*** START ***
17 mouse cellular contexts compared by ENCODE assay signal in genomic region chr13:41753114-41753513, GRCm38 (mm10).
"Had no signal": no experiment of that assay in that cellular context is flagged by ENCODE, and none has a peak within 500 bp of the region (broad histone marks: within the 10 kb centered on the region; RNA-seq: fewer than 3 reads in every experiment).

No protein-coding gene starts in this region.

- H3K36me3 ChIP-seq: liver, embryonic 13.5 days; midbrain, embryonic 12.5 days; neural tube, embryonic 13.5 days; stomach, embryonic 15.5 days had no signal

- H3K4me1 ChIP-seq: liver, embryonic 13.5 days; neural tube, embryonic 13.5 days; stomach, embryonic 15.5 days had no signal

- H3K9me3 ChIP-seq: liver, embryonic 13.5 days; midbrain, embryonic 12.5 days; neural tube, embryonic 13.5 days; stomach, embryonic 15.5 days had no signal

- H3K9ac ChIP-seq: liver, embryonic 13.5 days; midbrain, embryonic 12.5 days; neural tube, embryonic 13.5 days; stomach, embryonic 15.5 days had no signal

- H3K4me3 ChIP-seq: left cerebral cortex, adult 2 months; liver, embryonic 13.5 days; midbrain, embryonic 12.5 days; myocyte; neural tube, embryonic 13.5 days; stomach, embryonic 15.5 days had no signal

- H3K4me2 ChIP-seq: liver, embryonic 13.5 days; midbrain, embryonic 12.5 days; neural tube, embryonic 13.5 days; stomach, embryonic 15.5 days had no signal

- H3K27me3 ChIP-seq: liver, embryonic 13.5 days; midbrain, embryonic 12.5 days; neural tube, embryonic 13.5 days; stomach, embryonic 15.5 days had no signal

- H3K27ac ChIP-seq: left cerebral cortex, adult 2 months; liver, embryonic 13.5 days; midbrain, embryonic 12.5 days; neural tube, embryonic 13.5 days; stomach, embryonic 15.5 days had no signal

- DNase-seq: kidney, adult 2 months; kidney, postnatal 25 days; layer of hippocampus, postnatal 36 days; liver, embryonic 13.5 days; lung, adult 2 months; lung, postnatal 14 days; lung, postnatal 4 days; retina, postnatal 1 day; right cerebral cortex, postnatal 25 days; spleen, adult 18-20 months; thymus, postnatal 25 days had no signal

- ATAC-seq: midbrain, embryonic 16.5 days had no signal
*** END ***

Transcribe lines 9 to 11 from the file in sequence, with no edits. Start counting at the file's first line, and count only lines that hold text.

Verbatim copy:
- H3K4me2 ChIP-seq: liver, embryonic 13.5 days; midbrain, embryonic 12.5 days; neural tube, embryonic 13.5 days; stomach, embryonic 15.5 days had no signal

- H3K27me3 ChIP-seq: liver, embryonic 13.5 days; midbrain, embryonic 12.5 days; neural tube, embryonic 13.5 days; stomach, embryonic 15.5 days had no signal

- H3K27ac ChIP-seq: left cerebral cortex, adult 2 months; liver, embryonic 13.5 days; midbrain, embryonic 12.5 days; neural tube, embryonic 13.5 days; stomach, embryonic 15.5 days had no signal